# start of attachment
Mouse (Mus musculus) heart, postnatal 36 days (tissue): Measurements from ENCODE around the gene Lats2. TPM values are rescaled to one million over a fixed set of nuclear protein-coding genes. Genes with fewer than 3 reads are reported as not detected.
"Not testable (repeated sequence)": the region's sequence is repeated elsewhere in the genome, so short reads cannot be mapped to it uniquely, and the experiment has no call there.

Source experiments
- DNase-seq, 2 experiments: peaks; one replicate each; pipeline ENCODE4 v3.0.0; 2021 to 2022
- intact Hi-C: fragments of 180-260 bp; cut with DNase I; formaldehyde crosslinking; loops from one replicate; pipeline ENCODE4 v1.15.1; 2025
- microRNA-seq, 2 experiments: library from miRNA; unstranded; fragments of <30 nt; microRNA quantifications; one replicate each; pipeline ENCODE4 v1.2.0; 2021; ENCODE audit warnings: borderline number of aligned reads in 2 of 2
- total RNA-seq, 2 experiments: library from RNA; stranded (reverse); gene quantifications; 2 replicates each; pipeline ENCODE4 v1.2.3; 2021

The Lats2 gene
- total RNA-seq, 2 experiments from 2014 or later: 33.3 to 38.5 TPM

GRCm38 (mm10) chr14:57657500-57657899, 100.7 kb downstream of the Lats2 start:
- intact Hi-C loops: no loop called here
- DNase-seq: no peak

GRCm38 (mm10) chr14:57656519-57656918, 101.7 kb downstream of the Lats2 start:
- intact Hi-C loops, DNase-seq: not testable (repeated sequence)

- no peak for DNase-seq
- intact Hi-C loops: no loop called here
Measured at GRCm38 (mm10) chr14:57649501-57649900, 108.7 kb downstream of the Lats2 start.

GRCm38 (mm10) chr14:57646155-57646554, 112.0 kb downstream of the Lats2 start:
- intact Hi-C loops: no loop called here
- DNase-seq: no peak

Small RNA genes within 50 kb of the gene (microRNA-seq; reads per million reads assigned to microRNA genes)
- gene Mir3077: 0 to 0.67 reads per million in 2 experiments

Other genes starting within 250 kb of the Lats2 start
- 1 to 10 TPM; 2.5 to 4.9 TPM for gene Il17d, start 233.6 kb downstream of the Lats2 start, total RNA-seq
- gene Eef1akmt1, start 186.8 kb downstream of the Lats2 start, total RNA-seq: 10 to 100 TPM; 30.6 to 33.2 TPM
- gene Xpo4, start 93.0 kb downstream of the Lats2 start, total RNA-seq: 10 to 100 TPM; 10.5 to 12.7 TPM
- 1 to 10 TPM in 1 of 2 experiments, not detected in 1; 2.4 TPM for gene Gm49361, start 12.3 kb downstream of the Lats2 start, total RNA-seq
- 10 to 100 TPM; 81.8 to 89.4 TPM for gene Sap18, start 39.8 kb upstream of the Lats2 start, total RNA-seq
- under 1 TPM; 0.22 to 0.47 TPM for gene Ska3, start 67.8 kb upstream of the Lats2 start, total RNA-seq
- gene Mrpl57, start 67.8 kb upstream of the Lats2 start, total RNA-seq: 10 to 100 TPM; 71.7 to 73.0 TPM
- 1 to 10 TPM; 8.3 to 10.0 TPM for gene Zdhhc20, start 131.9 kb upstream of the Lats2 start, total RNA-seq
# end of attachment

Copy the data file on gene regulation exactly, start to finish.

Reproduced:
Mouse (Mus musculus) heart, postnatal 36 days (tissue): Measurements from ENCODE around the gene Lats2. TPM values are rescaled to one million over a fixed set of nuclear protein-coding genes. Genes with fewer than 3 reads are reported as not detected.
"Not testable (repeated sequence)": the region's sequence is repeated elsewhere in the genome, so short reads cannot be mapped to it uniquely, and the experiment has no call there.

Source experiments
- DNase-seq, 2 experiments: peaks; one replicate each; pipeline ENCODE4 v3.0.0; 2021 to 2022
- intact Hi-C: fragments of 180-260 bp; cut with DNase I; formaldehyde crosslinking; loops from one replicate; pipeline ENCODE4 v1.15.1; 2025
- microRNA-seq, 2 experiments: library from miRNA; unstranded; fragments of <30 nt; microRNA quantifications; one replicate each; pipeline ENCODE4 v1.2.0; 2021; ENCODE audit warnings: borderline number of aligned reads in 2 of 2
- total RNA-seq, 2 experiments: library from RNA; stranded (reverse); gene quantifications; 2 replicates each; pipeline ENCODE4 v1.2.3; 2021

The Lats2 gene
- total RNA-seq, 2 experiments from 2014 or later: 33.3 to 38.5 TPM

GRCm38 (mm10) chr14:57657500-57657899, 100.7 kb downstream of the Lats2 start:
- intact Hi-C loops: no loop called here
- DNase-seq: no peak

GRCm38 (mm10) chr14:57656519-57656918, 101.7 kb downstream of the Lats2 start:
- intact Hi-C loops, DNase-seq: not testable (repeated sequence)

- no peak for DNase-seq
- intact Hi-C loops: no loop called here
Measured at GRCm38 (mm10) chr14:57649501-57649900, 108.7 kb downstream of the Lats2 start.

GRCm38 (mm10) chr14:57646155-57646554, 112.0 kb downstream of the Lats2 start:
- intact Hi-C loops: no loop called here
- DNase-seq: no peak

Small RNA genes within 50 kb of the gene (microRNA-seq; reads per million reads assigned to microRNA genes)
- gene Mir3077: 0 to 0.67 reads per million in 2 experiments

Other genes starting within 250 kb of the Lats2 start
- 1 to 10 TPM; 2.5 to 4.9 TPM for gene Il17d, start 233.6 kb downstream of the Lats2 start, total RNA-seq
- gene Eef1akmt1, start 186.8 kb downstream of the Lats2 start, total RNA-seq: 10 to 100 TPM; 30.6 to 33.2 TPM
- gene Xpo4, start 93.0 kb downstream of the Lats2 start, total RNA-seq: 10 to 100 TPM; 10.5 to 12.7 TPM
- 1 to 10 TPM in 1 of 2 experiments, not detected in 1; 2.4 TPM for gene Gm49361, start 12.3 kb downstream of the Lats2 start, total RNA-seq
- 10 to 100 TPM; 81.8 to 89.4 TPM for gene Sap18, start 39.8 kb upstream of the Lats2 start, total RNA-seq
- under 1 TPM; 0.22 to 0.47 TPM for gene Ska3, start 67.8 kb upstream of the Lats2 start, total RNA-seq
- gene Mrpl57, start 67.8 kb upstream of the Lats2 start, total RNA-seq: 10 to 100 TPM; 71.7 to 73.0 TPM
- 1 to 10 TPM; 8.3 to 10.0 TPM for gene Zdhhc20, start 131.9 kb upstream of the Lats2 start, total RNA-seq